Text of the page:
Nov. 30  Up early packed left Camp De Meucon 1130 arived in Vannes 1230 -- eight mile in narrow guage train.

Dec. 1, 1918  No sleep all night left Vannes 430AM had lots of fun throwing bread at French kids.  Arived in Brest [a port city in Brittany, France] about 6 oclock on baggage detail missed awful hike of five miles through mud came to camp ate late supper went to bed.

[Dec.] 2 In bed got up ate breakfast back in bed.  Awful muddy camp worst I ever been in.  Done nothing all day.  Bed 8 o'clock. Rec'd. first letter from Preacher.

[Dec.] 3  B Battery on guard and camp detail for day.  Thanks to my being Btry. tailor miss all detail.  All I have done to-day is to lay in bed and listen to all the wild rumors about going home.  Only a little after 5 ashamed to go to bed yet don't know what to do.

Mitchell spent several more days in a similar fashion, then found a variety of other ways to pass the time.

Dec. 6  Up early ate fooled around all day reading.  About five thirty started to drinking rum using port wine for chaser.  Killed all off with [apparently some sort of liqueur].  Got wild cursed the whole battery out went wild, no fights.

Dec. 7 Oh my head is as big as a barrel.  sick.  going to bed 5 oclock dark.

Dec. 8  On detail for work.  Went to town.  Quite a time with the ladies.

Mon. Dec. 9  Apointed Btry. cartoonist but refused to do any work.  Received letter from home.

Tues. Dec. 10  Up eight rained all night.  Went to Reg. Hdq. drew several sketches for History of Btry. B.  7 bells going to bed.

Wed. Dec. 11  Up too late for Breakfast cut Cpt. Cheneworth's slicker off.  Fooled around all day doing absolutely nothing all day but draw two cartoons for history.  Arkie and I are in bed eating candy.  Rumors are that we leave tomorrow 7 bells.

Then something significant finally happened.

Dec. 12, 1918  Up for breakfast ate fooled around went down drew several cartoons.  Got permission to go to town tomorrow to see Pres. Wilson land.  

The website notes:

After nine days at sea aboard the SS George Washington, Woodrow Wilson arrives at Brest, France, on December 13, 1918, and travels by land to Versailles. There, he headed the American delegation to the peace conference seeking a definitive end to World War I. The visit marked the first official visit by a U.S. president to Europe.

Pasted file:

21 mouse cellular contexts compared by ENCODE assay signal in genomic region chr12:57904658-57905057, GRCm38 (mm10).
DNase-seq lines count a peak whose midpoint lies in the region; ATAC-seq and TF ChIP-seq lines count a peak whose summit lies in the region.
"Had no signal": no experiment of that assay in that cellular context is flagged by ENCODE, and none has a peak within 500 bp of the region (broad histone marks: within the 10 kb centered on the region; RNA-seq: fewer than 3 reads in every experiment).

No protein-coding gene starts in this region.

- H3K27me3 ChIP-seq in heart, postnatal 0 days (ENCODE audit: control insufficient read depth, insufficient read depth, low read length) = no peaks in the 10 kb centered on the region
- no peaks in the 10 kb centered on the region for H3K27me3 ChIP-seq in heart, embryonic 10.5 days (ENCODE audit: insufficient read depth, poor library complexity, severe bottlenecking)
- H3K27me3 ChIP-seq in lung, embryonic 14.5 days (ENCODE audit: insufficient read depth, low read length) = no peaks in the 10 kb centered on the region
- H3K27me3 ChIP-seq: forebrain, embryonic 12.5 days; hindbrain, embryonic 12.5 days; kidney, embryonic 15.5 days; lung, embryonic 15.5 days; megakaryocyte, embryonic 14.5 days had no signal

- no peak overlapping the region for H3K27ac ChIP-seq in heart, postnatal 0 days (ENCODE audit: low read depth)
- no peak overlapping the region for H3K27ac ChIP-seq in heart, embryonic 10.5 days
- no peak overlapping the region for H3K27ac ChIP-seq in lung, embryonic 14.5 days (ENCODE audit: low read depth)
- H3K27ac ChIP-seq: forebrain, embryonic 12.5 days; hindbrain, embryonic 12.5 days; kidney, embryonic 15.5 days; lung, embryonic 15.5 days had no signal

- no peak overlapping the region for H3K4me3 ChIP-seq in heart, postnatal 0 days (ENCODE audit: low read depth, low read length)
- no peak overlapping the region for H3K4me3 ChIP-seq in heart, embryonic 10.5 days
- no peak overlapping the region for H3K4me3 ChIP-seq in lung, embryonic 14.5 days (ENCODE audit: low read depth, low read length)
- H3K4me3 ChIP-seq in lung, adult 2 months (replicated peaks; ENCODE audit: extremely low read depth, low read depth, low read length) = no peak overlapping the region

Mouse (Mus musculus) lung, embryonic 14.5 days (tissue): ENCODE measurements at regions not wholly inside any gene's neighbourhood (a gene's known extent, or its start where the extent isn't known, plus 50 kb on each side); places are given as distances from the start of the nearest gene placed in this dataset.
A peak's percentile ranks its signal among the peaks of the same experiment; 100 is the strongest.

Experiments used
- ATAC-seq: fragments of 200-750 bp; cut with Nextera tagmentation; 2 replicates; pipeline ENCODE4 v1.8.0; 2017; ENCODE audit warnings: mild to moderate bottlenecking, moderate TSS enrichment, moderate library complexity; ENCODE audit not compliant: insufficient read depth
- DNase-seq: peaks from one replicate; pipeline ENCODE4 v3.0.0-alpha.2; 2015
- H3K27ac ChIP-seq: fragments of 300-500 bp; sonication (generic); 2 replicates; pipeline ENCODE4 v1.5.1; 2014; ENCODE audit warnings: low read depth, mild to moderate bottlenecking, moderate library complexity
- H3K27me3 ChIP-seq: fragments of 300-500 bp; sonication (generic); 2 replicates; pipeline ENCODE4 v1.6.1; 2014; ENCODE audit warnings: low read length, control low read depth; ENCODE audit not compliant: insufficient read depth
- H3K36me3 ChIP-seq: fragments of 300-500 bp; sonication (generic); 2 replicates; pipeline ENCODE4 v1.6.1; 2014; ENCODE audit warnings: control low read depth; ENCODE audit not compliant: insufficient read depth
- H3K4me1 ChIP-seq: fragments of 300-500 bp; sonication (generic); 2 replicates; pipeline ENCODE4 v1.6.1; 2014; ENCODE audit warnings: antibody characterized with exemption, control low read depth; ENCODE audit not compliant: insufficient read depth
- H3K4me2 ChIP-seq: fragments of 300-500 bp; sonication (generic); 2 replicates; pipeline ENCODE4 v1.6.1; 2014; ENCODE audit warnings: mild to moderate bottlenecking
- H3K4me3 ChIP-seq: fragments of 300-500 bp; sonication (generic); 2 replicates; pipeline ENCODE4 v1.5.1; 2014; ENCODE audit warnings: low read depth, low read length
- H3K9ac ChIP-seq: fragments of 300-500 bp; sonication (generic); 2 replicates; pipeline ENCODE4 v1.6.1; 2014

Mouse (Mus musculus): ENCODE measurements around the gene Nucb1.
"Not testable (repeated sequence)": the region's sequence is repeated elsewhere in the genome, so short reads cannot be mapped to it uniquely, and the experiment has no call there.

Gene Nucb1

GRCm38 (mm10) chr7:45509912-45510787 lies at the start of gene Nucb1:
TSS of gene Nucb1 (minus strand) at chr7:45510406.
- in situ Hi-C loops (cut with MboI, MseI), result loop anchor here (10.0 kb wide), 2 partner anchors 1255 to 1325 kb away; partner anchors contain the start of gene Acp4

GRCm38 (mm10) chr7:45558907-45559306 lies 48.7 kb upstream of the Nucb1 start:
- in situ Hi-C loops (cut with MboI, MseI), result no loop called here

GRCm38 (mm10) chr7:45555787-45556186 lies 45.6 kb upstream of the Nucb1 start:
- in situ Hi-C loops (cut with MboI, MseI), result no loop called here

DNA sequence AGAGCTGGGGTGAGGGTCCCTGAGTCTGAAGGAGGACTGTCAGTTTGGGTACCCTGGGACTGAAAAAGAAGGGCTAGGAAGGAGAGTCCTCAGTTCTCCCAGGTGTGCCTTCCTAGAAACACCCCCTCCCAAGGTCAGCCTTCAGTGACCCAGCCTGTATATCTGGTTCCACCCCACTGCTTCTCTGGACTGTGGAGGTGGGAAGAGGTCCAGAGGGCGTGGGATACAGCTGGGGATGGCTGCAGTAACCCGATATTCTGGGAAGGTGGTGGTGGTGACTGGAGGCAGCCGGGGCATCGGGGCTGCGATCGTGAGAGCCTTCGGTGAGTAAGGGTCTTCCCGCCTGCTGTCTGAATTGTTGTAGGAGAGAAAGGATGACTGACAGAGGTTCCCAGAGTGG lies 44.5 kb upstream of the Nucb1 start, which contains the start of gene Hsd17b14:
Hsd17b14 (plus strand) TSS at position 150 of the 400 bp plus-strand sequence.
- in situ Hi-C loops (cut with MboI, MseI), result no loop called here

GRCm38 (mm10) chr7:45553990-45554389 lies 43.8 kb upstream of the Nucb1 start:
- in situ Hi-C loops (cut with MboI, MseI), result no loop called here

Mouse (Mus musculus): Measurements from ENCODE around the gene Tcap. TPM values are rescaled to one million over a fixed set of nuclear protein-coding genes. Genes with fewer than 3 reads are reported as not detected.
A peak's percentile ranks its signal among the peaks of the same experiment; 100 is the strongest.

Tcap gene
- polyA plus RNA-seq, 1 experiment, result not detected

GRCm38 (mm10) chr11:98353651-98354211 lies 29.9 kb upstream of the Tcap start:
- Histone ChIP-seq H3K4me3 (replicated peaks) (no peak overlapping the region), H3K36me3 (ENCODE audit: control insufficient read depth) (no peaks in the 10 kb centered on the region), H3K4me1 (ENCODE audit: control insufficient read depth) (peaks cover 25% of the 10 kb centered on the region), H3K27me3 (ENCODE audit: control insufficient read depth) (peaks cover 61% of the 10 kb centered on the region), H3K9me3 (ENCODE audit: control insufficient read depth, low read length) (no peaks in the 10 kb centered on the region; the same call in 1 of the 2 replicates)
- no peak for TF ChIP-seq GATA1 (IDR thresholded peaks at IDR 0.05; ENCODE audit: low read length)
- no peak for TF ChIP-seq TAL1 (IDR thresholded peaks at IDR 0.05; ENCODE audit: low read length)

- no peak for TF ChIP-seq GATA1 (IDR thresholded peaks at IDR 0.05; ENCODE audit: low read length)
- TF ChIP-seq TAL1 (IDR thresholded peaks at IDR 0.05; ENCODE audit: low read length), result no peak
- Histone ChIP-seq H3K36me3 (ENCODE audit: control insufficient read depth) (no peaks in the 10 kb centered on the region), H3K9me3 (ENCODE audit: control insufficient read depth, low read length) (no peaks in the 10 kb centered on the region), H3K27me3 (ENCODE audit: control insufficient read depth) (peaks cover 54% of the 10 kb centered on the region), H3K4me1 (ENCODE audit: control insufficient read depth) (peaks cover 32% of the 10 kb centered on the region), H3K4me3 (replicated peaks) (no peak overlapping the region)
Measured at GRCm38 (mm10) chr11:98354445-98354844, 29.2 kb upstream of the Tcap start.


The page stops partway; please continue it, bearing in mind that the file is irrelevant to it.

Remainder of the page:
Brennan Mitchell gave us his perspective:

Dec. 13, 1918  Up early ate.  Went to town 1030 stationed on street to meet Pres. Wilson.  [He] came by about two o'clock in open top machine.  Salute was given, 21 shots.  Marched back to camp ate.  Orders to leave for US tomorrow.

On December 15 (a day later than he expected), Mitchell and his comrades caught a ride on theSS George Washington back to the States:

On boat 1130 Geo. Washington same as Pres. came over on.  "Oh boy."  Eats fine, good show.

The on-board entertainment apparently included movies; in other diary entries during the crossing of the Atlantic, he mentions seeing films he enjoyed starring "Doug F." (Douglas Fairbanks) and (Mary) "Pickford."

Finally, on December 23, 1918, Mitchell's sojourn was over:  

Up 630 rolled pack ate two meals came in harbor was met by Mayor's Committee of NJ.  Got off boat 430 in J.C. (Jersey City?).  Set out on hike to camp ate took bath now getting ready for bed. 

Mitchell's narrative ends there.  The diary contains a few more blank pages.  Then, tucked in the back of the diary,  I found a page of semaphore drawings:

In doing some background research for this post, I discovered that there's footage of the parade with President Wilson in Brest on December 13, 1918, on YouTube. Somewhere in that crowd is Brennan A. Mitchell, whose diary is sitting on my desk as I write:

For all that I occasionally felt I'd like to knock him in the head for his foolish behavior and atrocious spelling, I'm still glad Brennan Mitchell took notes.  He never knew we'd be looking over his shoulder at history, a hundred years later.  Thank you, soldier.

I donated the War Diary and the large group photo to the Center for American War Letters at Chapman University, where they will be preserved and eventually digitized so students, historians, genealogists -- and you! -- can see and use them.